I've come across several people trying to find a solution to collaboration on e-learning projects. What often happens, is local security concerns prohibit thorough co-operation. This is due to genuine concerns. No administrator wants to allow anyone on their company e-learning workspace.
So how can we solve the availability paradox? One way to solve it, is organize our e-learning in a distributed way. This would mean e.g. not charging per person, but per use. So if I got access to an e-learning object, I would be charged not for merely seeing it, but every time I accessed it. This allows fast access for a small fee.
This is a model which encourages fast learning. Of course, it might also conflict with, for instance, a social policy of a company or institution. Slow learners would be punished for something they've no control of. And since speed of learning is generally distributed along class lines, lower class people with fewer available funds might have it harder to acquire knowledge online than higher-class people.
By this I am not saying lower class people are dumb. I am saying - and this has been proven - that lower income generally (statistically) coincides with slower pace of learning. Add to that an often lower adaptation of use of computers, and it will be clear that a pay-per-view in online learning is a flawed concept.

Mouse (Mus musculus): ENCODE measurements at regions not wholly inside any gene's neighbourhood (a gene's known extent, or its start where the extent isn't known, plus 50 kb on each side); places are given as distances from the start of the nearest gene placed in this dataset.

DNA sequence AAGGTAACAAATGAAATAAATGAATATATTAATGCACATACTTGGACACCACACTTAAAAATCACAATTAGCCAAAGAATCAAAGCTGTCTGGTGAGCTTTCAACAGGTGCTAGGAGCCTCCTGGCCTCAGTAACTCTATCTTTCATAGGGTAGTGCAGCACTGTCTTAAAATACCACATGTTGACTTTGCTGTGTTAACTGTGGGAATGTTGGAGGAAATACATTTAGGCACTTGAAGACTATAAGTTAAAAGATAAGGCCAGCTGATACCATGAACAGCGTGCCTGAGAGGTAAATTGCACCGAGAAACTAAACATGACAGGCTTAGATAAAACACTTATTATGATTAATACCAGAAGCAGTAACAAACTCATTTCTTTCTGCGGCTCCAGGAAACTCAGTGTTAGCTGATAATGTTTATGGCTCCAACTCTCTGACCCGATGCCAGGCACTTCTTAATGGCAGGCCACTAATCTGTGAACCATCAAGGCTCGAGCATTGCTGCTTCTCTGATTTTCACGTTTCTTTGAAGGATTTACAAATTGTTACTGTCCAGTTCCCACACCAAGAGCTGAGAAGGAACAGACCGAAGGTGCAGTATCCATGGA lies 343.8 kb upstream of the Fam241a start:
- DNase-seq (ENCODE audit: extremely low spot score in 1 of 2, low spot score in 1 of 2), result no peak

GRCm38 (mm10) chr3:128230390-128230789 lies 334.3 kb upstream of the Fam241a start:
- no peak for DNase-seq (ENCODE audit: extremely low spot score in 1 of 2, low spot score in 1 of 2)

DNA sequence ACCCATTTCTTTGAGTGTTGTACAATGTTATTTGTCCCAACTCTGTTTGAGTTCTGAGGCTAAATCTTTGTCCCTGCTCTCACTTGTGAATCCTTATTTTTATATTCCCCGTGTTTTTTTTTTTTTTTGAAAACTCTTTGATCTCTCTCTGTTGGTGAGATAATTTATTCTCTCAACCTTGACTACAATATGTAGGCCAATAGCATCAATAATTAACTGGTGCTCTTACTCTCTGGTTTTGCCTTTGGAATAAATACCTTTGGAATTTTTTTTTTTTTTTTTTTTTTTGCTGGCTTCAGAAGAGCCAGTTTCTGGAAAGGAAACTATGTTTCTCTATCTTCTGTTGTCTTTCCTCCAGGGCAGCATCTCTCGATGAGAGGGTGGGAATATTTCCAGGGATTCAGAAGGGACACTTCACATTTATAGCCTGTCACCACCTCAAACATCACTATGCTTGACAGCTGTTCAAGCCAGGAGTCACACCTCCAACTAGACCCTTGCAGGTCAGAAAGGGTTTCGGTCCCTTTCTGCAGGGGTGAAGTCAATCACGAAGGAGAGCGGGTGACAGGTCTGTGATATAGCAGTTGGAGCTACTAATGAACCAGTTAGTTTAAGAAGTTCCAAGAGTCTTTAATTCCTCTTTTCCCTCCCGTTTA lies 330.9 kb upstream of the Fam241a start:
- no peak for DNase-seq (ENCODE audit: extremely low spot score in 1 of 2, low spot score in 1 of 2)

Unless you could distribute it, of course. If you could distribute access to learning systems, you could charge per view with a correction to the amount you charge to each participant. So for instance, I distribute my user accounts to a social organization to make e-learning content available to their public, and they pay a smaller amount per view of an object than I would normally charge, they can fulfill their social mission and I can gain customers for my e-learning.
The alternative is that I take care of the user registration for them, which means burdening my processes and business with a lot of the things I would rather not be doing, as well as having to devise systems to replicate that which they are already doing; which is to identify their clientele.
So my suggestion would be to take a solution which exists today in the management of portal sites. If I work with trusted partners, and I let them handle their user management on my system, I don't have to worry about the user access and can still diversify my marketing policies. It might take some training and some good agreements, but after that, distribution will take the bottlenecks from many systems.
It only takes some trust.
In todays world, this is sometimes hard to get, but priceless once obtained.